★   ★   ★   ★  – 4 Stars

‘I love my grandad. We have lots of fun together.’ Every year Grandad marches in the ANZAC Day Parade and wears his medals, walking proudly beside his old comrades. but this year Grandad’s best mate is too sick to walk and the number of old soldiers still marching is getting smaller.’

The story is about a young boy and his grandfather. With each page the young narrator tells us about the fun things he does with his grandfather and the good times they have together.

The illustrations by Potter are lovely. They are like paintings, very realistic and show off the scenes the words are describing. Potter does a great job of bringing the grandfather and the boy to life on the page. You can easily imagine these silent figures partaking in the events described.

The story isn’t just about ANZAC Day; it brings the occasion into the real life experiences of the young boy and how it relates to his grandfather. His experience of the ANZAC March is touching, he reflects on the ages of the veterans and in the simple words of a young child he is matter of fact and explains things how they have been explained to him.

Duncan uses real words and phrases like cenotaph and the RSA Hall to put the ceremony and march into context without explaining it or simplifying it. Seeing the day’s events from the eyes of an outsider is interesting. He doesn’t understand why things are happening that much but he knows it is important.

This is set in New Zealand but there are a lot of things relatable to an Australian as well. It is also a great book to show that there are other countries that fought in wars, and the NZ in ANZAC does have meaning.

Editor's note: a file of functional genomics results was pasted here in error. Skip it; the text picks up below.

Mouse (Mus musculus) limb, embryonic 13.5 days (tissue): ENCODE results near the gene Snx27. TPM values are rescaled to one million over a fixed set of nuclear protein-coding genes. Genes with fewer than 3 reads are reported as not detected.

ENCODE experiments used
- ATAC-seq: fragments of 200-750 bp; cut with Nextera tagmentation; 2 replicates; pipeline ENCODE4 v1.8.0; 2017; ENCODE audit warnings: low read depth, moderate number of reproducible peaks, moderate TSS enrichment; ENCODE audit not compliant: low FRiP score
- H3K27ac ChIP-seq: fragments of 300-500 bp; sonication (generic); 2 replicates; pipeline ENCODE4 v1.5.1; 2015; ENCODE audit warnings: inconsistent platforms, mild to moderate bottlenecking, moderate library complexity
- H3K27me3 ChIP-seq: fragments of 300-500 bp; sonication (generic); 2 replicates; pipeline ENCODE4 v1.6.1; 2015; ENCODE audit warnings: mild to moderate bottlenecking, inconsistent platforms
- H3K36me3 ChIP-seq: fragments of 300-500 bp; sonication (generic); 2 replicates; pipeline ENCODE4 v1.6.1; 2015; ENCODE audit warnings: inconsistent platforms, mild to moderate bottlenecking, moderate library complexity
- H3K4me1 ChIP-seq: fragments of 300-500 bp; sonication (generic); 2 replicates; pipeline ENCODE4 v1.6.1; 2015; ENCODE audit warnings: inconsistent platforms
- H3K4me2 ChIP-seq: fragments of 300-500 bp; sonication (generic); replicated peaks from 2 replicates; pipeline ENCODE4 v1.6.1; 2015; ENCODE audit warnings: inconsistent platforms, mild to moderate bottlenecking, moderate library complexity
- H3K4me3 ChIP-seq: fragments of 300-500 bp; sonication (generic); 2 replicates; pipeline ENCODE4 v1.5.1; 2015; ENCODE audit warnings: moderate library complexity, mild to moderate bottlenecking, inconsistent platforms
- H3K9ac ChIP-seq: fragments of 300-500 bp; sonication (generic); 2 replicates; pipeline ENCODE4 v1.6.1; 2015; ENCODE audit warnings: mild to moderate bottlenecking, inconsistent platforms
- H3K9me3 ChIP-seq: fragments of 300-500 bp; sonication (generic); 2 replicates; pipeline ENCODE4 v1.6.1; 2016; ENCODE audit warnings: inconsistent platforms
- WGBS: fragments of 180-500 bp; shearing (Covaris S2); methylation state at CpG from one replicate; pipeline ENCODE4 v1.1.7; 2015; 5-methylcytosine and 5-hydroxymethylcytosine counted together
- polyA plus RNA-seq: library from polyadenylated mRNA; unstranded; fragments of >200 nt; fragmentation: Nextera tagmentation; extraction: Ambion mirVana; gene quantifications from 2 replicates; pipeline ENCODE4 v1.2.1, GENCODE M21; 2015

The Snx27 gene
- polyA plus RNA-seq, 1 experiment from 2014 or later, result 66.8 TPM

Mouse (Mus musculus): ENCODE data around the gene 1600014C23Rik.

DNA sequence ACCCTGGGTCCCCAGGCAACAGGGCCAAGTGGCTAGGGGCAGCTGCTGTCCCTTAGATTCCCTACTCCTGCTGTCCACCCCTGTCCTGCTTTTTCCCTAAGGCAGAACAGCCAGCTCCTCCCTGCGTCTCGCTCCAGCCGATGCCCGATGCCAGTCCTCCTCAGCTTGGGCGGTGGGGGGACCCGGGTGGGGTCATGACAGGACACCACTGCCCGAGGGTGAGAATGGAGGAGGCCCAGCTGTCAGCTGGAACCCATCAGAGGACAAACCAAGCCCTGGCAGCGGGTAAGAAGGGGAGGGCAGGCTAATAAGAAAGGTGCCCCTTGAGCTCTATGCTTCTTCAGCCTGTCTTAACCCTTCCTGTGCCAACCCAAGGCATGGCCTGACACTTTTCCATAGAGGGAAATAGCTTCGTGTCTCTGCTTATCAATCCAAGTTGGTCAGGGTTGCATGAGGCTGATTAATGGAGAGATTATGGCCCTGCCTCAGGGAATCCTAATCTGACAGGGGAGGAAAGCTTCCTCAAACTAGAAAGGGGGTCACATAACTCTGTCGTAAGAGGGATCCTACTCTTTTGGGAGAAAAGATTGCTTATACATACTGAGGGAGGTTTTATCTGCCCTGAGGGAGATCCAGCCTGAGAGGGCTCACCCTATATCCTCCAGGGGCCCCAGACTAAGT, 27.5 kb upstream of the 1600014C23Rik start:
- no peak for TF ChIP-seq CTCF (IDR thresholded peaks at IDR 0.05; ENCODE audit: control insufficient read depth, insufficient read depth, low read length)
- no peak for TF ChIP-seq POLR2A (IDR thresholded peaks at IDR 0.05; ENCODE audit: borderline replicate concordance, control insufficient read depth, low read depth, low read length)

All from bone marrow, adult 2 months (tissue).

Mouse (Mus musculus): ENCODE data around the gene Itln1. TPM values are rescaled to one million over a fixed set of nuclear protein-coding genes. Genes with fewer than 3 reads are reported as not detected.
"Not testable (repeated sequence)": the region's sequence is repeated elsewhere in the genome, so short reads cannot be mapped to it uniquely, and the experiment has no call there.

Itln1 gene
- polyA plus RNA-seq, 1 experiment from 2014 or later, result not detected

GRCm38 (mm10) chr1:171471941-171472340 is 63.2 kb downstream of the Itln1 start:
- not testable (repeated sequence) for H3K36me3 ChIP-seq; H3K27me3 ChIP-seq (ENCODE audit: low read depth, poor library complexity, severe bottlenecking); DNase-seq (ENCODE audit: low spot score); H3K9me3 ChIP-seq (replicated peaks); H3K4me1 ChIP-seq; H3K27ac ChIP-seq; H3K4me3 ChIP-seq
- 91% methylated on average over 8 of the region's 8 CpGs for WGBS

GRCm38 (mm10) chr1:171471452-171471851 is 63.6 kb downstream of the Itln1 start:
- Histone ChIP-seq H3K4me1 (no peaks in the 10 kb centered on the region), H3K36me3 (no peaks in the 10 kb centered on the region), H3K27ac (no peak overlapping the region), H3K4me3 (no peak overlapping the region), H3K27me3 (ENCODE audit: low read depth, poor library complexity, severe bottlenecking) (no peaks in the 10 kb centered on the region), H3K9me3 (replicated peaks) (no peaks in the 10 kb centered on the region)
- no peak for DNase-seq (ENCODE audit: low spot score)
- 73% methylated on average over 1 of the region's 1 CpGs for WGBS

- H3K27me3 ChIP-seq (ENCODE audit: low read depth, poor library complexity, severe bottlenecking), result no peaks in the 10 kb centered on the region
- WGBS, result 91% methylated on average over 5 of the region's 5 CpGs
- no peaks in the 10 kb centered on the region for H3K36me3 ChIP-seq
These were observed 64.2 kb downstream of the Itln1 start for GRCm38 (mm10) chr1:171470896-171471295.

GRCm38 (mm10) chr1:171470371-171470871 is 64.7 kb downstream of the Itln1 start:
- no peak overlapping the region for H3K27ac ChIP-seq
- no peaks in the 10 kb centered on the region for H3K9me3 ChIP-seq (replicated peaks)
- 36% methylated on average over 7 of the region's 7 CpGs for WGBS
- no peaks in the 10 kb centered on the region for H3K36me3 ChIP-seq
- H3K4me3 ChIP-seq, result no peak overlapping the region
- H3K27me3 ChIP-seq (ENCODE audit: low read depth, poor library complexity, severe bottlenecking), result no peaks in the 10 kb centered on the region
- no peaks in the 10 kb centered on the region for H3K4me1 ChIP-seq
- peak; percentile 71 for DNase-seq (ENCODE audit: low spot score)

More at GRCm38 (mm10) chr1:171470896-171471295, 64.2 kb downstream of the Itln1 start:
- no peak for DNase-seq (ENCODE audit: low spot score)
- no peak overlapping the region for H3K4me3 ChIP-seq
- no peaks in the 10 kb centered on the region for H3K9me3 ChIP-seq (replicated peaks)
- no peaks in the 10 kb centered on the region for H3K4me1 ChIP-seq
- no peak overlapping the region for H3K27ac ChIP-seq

There is a wonderful little page of explanation at the end that explains more about ANZAC Day and the traditions. This is where the events are explained and terms and icons are given more meaning so it doesn’t take away from the story.

Grandad’s Medals is currently unavailable to buy from my online searches, but try your local library for a copy.

The Shadow Thief (#1) by Alexandra Adornetto

Published: July 1st 2007 (print)/28 January 2011  (audio) Goodreads badge
Publisher:
 HarperCollins Australia/Bolinda Audio
Pages: 288 pages/5 discs
Narrator: Alexandra Adornetto
Format: Audiobook
Genre: Fantasy/Young Adult
★   ★   ★   ★  – 4 Stars

Millipop Klompet and Ernest Perriclof live in the uneventful town of Drabville, where the cautious Ernest spends his time enlarging his rock collection and Milli dreams of adventure. When the pair are kidnapped from their homes and brought to live in the gothic mansion known as Hog House, they are adopted by the madcap Mr and Mrs Mayor and a series of bizarre encounters follows. Things do not add up and the children find that sinister plans are beginning to emerge. Why has the notorious Lord Aldor stolen the shadows of all of the town’s residents and where are they being held? Assisted by a band of prisoners, the children must venture into the Taboo Territories, and battle the perils dished out by the Lurid Lagoon, in order to outwit Lord Aldor and prevent him from executing his secret master plan.

From very early on I compared this book to Lemony Snicket’s A Series of Unfortunate Events. It’s actually a lot better than that in my opinion. Though, not being a huge fan of Snicket’s famed series I’m not sure what that means.

But if you are a fan of Snicket’s work then I suggest you read this series. Adornetto uses the same whimsical tone and storytelling style that addresses the reader, gives us facts about the characters, bemoans when things unfortunate happen to them, and states matter of factly when things aren’t going their way. I listened to this as an audio book and Adornetto was the narrator which worked really well. Adornetto’s storytelling ability is entertaining and while she doesn’t vary voices that noticably, you really don’t need it and her narration is wonderful.